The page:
It is not as clear cut as it seems. The man is able to map most commenters to identified customers but the seven identified in the suit are exceptions. His contention is that they are NOT customers and are making fraudulent statements bringing it under libel law instead of free speach. Apparently he was able to provide convincing evidence to the judge.

  • by mcgrew (92797) * on Thursday January 09, 2014 @01:59PM (#45908329) Homepage Journal

    Right, and since now posting negative reviews can get you sued, what will happen?

    What's getting these reviewers sued isn't negative reviews, but negative comments about a product they may have no experience whatever with. From TFA:

    The Virginia Court of Appeals agreed this week, ruling that the comments were not protected First Amendment opinions if the Yelp users were not customers and thus were making false claims.

    You have no 1st amendment right to spread lies about me. If I write a negative review of a product I've never seen, that's libel. If I write a negative review of something I actually used, I'm in the clear.

  • by Unordained (262962) <unordained_slash ...> on Thursday January 09, 2014 @02:50PM (#45909141) Homepage

    Defamation laws, as far as I see, only cover the negatives, not the positives. You can have all the fake praise you like, as long as there's no fake complaint. Statements of "our service is great" are not the same as "my experience was terrible" -- there's an expectation that vague statements from a company may be misleading (bluster) while not really wrong in a verifiable sense, but with specific customer stories, we expect them to be accurate, fact-based. Ads may use actors, but they generally have fine-print identifying them as interpretations of, re-enactments of, or syntheses of multiple, actual customer letters.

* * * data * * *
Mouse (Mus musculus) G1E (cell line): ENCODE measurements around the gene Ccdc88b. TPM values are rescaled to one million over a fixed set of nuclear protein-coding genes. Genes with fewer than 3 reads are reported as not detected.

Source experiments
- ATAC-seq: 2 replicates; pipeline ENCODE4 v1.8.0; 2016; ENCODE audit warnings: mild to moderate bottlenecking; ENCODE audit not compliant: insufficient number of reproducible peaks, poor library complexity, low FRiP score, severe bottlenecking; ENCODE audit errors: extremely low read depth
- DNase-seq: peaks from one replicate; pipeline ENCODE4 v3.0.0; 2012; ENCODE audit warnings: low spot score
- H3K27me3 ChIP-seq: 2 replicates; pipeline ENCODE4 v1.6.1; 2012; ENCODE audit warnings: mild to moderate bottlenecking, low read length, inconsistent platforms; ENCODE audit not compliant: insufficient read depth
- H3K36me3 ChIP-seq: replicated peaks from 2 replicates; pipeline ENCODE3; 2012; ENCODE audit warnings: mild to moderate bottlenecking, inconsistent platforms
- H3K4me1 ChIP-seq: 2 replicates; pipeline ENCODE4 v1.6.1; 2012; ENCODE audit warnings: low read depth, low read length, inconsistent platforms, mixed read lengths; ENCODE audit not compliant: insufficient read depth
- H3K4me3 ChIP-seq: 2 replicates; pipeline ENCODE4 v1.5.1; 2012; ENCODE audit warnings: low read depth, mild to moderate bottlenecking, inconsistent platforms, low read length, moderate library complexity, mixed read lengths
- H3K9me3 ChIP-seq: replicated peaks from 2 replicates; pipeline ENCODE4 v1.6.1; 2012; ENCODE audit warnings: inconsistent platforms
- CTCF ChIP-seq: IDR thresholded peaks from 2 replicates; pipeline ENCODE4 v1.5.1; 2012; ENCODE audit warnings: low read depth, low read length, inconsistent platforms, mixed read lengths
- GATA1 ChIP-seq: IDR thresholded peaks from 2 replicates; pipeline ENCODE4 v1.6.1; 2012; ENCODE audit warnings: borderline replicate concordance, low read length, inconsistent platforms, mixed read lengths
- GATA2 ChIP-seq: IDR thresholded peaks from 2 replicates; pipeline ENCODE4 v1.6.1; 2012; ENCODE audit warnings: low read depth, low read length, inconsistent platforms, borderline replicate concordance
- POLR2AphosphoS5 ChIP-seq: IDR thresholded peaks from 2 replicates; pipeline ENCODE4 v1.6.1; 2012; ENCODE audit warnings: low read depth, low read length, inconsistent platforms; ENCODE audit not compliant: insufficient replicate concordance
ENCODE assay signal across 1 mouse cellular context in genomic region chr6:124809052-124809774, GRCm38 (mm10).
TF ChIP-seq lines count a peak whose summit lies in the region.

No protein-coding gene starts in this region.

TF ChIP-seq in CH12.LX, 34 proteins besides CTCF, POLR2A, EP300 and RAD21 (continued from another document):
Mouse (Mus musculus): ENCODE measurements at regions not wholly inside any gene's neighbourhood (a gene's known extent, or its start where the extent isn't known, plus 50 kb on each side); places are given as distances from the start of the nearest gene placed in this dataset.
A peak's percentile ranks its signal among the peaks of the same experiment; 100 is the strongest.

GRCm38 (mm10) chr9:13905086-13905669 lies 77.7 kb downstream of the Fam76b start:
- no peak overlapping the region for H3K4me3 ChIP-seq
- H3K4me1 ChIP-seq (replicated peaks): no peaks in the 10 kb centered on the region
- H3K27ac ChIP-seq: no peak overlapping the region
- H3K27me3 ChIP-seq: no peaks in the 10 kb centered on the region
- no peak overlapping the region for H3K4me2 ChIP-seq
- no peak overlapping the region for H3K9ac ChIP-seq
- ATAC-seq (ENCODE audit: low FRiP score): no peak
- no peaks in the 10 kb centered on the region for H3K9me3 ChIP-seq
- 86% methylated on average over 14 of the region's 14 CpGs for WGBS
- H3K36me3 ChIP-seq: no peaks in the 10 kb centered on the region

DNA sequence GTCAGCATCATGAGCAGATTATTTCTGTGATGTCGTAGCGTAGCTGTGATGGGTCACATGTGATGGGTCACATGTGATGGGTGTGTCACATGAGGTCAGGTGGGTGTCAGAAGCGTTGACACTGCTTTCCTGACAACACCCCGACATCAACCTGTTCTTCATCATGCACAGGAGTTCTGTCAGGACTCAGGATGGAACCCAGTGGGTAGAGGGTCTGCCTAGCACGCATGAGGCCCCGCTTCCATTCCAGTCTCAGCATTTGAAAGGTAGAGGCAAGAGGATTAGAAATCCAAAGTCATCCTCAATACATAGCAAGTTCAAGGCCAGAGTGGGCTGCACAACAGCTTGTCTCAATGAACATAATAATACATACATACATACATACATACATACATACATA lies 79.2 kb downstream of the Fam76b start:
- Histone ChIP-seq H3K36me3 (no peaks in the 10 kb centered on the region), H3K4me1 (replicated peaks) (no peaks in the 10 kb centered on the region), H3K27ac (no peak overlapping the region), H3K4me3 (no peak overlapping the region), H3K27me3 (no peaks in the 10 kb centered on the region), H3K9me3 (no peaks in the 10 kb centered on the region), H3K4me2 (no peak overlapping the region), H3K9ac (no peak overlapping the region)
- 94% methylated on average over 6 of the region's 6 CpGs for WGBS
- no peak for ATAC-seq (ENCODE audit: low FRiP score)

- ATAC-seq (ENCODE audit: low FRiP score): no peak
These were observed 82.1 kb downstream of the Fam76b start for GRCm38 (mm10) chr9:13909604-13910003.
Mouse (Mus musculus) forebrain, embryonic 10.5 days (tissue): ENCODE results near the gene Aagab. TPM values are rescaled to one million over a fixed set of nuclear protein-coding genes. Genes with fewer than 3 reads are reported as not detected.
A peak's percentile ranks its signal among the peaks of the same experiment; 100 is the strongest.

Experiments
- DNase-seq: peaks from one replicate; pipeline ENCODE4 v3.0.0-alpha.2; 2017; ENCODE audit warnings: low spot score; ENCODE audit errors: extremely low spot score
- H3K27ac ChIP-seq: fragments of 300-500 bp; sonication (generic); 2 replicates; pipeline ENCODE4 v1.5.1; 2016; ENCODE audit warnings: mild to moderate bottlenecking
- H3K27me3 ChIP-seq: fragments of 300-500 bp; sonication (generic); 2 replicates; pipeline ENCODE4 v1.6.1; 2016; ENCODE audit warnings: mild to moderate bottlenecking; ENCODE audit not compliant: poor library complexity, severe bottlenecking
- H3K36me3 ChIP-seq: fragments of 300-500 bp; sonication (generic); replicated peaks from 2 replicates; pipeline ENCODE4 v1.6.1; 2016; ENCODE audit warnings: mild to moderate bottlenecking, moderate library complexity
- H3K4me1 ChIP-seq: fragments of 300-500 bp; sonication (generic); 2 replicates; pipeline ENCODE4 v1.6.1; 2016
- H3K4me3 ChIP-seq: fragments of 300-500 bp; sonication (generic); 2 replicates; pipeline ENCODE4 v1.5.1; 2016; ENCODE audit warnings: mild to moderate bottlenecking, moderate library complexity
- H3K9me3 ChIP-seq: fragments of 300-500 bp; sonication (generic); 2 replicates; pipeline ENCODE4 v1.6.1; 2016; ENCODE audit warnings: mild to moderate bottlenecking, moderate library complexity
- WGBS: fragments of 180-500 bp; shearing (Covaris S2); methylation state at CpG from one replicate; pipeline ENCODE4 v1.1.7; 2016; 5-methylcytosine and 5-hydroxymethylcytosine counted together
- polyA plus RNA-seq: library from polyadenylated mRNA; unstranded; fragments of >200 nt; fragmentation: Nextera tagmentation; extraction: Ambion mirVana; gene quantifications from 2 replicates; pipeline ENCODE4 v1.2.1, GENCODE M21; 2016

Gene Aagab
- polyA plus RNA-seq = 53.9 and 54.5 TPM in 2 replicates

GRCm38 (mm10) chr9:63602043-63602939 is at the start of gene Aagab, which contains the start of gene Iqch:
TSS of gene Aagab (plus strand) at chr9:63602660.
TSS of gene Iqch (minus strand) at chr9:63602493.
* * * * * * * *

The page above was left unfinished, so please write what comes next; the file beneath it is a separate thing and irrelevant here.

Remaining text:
• by Obfuscant (592200) on Thursday January 09, 2014 @03:01PM (#45909291)

    I would juxtapose that with the advertisements these very same businesses often use with "Fake" customers (actors)

    "Actor portrayal" or "paid endorsement". The FTC has this covered.

    But now, do you have proof that this carpet business hires people to pretend to be customers in ads? If not, then you are condemning them for something they did not do.

    I do not see how this is any different that the very same businesses fraudulent claims in advertising.

    You have now made a formal accusation of fraudulent advertising against a specific company. You further use this unsupported allegation as proof that their competitors should be able to lie about this company anonymously with impunity in a direct attempt at damaging the business.

    The quotes above from the case are spot on. They show a company that has made best effort to discover the truth of the anonymous claims on their own and are seeking information about only seven "people" who have made allegations, much as you have, that cannot be substantiated without knowing who they are. Libel is not protected speech. End of story.

  • by Anomalyst (742352) on Thursday January 09, 2014 @03:17PM (#45909521)
    Corporations ARE the governent. Welcome to America.
  • by Charliemopps (1157495) on Thursday January 09, 2014 @03:42PM (#45909841)

    Ok, lets check them out then:
    C- with the BBB
    34 complaints, 2 unresolved []

    Here's one of their commercials, seemingly libeling every other carpet cleaner in the area: []

    Here's some fake customers, and no "Paid actors" warning: []

    So again, if they can lie about how good they are, lie about how bad everyone else is, then why can't other people lie about how bad they are?

    I think Libelous speech should be protected, despite the supreme courts previous rulings.

  • by Bacon Bits (926911) on Thursday January 09, 2014 @03:51PM (#45909961)

    Defamation laws, as far as I see, only cover the negatives, not the positives.

    Defamation covers the negatives. Fraud and false advertising covers the positives. If testimonials or endorsements are made then they are regulated []. You can't legally advertise a false testimonial.